What Car? says...
If the first thought that enters your head when you gaze upon the new Audi A3 Sportback is “Lamborghini Countach”, you’re either standing very far away or are part of Audi’s exterior design team. After all, they are quoted as saying the legendarily angular Italian supercar was a design reference for this new family car.
Take the marketing spiel with a pinch of salt; it’s clear that the design of the latest A3 has generally played it safe, choosing evolution, rather than revolution. Audi’s similarly cautious approach to the rest of the car is a good omen; after all, the previous Audi A3 was one of the outstanding family cars of the past decade – insurmountably impressive in every area, and winning group tests against newer rivals even at the end of its life.
It offers you a choice of petrol, diesel, mild-hybrid and (shortly) plug-in hybrid versions, with various different suspension setups and trim levels available. But just how good is the new A3? Can it live up to the exalting standards of its forebear? And if it wins you over, which is the best version to go for?
Read on to find out. And, for a hassle-free deal on your next car, head over to our New Car Buying pages.
Performance & drive
What it’s like to drive, and how quiet it is
Engine, 0-60mph and gearbox
At launch, there’s a choice of just two engines, a 148bhp 35 TDI diesel and a 148bhp 35 TFSI petrol. The lineup will expand in due course including a 108bhp 30 TFSI petrol as the first addition, with a 114bhp 30 TDI diesel also joining the fray.
The three engines that we’ve tried so far return performance that’s on a par with what you can expect from equivalent rivals. Predictably, the 30 TDI needs to be worked quite hard to make any quick progress, while the 35 TDI is noticeably stronger and proves particularly relaxed on motorway runs. The 35 TFSI, though, is our pick of the lineup, because it’s cheaper than the 35 TDI and still offers strong, impressive performance throughout the rev range. For those who want true hot hatch levels of performance, an Audi S3 is on the way.
Suspension and ride comfort
The suspension you’ll find under your A3 depends on its engine and the badge it has on the back. Lower-powered models (with less than 148bhp and the number 30 on their badges) have a less sophisticated rear suspension setup than the more powerful versions. If you go for an S line model, you also get lowered, firmer suspension, which you can delete as a no cost option.
So far we have only driven the 30 TDI S line as a truly representative car for the UK. All other models we tested were fitted with adaptive suspension, which you won’t be able to get over here. Just like M Sport versions of the BMW 1 Series, an S-line A3 has an underlying firmness to its ride, but the Audi is the softer of the two rivals, exhibiting an impressive cushioning quality at all speeds. When you do hit rough stuff, the impact is over very quickly, with no bobbling or bouncing around afterwards.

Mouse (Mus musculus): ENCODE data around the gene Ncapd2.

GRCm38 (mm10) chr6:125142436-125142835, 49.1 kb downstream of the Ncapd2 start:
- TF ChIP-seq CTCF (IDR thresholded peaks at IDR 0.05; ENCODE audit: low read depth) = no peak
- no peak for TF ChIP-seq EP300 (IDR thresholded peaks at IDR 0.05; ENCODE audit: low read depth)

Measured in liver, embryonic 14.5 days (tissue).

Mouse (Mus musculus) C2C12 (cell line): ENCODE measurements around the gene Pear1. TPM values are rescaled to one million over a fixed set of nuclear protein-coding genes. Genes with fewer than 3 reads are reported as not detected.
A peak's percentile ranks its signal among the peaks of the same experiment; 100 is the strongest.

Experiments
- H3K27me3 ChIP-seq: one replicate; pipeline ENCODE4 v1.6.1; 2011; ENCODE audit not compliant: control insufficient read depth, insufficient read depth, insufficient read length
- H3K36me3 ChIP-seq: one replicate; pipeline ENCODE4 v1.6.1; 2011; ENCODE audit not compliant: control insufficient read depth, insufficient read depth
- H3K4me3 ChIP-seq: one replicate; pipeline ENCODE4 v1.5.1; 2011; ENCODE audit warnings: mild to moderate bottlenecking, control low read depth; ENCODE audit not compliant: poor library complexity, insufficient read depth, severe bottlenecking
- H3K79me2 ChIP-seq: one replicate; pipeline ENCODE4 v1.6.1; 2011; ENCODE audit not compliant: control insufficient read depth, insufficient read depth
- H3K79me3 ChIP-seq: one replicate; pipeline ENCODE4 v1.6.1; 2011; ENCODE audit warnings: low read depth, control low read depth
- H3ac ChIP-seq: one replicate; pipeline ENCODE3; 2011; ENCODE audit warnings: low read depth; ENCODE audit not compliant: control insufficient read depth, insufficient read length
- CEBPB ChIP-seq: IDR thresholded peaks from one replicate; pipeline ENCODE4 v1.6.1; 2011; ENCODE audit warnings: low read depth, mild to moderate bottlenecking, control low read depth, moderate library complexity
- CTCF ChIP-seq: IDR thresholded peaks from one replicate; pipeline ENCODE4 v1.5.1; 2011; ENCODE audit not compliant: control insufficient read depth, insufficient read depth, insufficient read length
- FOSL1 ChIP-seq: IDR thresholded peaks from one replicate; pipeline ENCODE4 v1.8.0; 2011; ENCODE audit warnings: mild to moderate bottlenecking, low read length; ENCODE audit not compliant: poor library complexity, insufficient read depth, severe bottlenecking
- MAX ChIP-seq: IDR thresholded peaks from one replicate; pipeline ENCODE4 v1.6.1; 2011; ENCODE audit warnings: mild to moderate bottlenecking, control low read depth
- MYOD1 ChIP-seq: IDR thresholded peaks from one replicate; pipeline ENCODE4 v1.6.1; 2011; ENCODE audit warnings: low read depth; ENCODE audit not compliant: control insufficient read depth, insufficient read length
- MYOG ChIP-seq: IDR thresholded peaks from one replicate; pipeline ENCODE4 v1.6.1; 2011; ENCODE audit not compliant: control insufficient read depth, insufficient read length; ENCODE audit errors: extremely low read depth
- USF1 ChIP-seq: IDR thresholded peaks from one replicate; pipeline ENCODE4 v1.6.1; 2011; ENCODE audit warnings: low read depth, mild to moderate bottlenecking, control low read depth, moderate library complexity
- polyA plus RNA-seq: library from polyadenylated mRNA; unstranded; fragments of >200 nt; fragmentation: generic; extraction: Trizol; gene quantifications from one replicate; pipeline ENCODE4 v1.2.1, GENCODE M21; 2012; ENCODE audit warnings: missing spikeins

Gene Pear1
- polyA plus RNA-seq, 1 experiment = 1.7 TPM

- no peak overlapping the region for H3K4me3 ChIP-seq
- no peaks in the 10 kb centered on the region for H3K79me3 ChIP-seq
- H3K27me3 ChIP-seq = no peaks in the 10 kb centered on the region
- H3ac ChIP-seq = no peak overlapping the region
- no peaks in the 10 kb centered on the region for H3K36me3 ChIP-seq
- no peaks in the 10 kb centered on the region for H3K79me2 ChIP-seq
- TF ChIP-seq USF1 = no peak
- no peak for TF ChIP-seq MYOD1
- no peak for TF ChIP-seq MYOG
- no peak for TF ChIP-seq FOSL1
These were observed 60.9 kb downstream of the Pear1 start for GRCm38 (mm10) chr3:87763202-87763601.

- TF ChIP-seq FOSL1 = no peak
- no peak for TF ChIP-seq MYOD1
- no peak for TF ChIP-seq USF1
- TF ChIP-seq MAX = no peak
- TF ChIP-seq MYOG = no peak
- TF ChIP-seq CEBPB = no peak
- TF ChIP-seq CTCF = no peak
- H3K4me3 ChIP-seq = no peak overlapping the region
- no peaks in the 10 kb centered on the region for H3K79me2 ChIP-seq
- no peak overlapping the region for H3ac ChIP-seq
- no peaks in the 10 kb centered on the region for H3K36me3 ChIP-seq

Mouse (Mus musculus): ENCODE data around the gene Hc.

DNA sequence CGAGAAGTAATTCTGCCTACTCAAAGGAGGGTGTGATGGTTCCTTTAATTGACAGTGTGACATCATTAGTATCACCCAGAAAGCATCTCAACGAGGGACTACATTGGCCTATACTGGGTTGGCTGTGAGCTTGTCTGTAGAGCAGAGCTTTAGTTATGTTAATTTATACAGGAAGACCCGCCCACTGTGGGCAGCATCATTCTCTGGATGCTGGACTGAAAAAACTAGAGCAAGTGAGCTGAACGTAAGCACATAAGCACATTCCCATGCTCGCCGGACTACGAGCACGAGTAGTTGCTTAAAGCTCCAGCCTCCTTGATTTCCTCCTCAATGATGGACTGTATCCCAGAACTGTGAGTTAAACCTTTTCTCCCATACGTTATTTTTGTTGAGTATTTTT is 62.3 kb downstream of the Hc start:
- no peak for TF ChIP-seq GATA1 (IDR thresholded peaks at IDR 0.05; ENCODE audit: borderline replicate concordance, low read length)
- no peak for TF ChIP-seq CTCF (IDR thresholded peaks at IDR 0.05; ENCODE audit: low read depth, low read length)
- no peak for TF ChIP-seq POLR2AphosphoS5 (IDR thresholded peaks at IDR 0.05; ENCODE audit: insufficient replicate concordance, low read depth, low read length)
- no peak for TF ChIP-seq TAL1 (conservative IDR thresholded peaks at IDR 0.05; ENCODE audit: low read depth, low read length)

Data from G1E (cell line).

We suspect, though, that the sweetest riding A3s will be the ones that dodge lowered S line suspension, and have the more sophisticated rear suspension set up.
The A3 is very agile, dealing with quick changes of direction in a very accomplished, unflustered manner, with plenty of front-end grip. And those fitted with S line suspension corner very flatly.
The steering isn’t perfect, though. It’s accurate and precise, but feels a little vague when you only turn slightly from straight ahead, and this initial steering input doesn’t generate the lively sensation of bite that you’ll enjoy in the 1 Series. Nor does the A3’s steering have quite the oily slickness that the A-Class’s boasts. You can change how it feels by engaging Sport mode, but the heft this adds feels unnatural. Ultimately, the A3 is always pleasant to drive, but the 1 Series remains the best driver’s car in this class.
Noise and vibration
All engines are impressively quiet, but the fact that you need to work the 30 TDI harder than the more powerful engines makes it the first to show signs of strain.
A six-speed manual gearbox is standard across the range; its chunky gearstick provides precise shifts, while the effort required to manipulate the pedals is nicely even across the three. Audi’s ‘S tronic’ seven-speed automatic gearbox is very slick and impressive; it shifts between gears with a similar swiftness to the 1 Series’, and dithers about far less than the automatic used by the Mercedes A-Class.
Automatic 35 TFSI models have a mild-hybrid system to marginally boost efficiency, and its regenerative braking system makes the brake pedal take some getting used to. The mechanical gubbins that harnesses energy that would usually be wasted during braking (and uses it to charge a tiny battery) gives the brake pedal a different feel to those of the non-hybrid cars. It’s initially quite unresponsive before suddenly becoming quite grabby, so stopping smoothly can be difficult.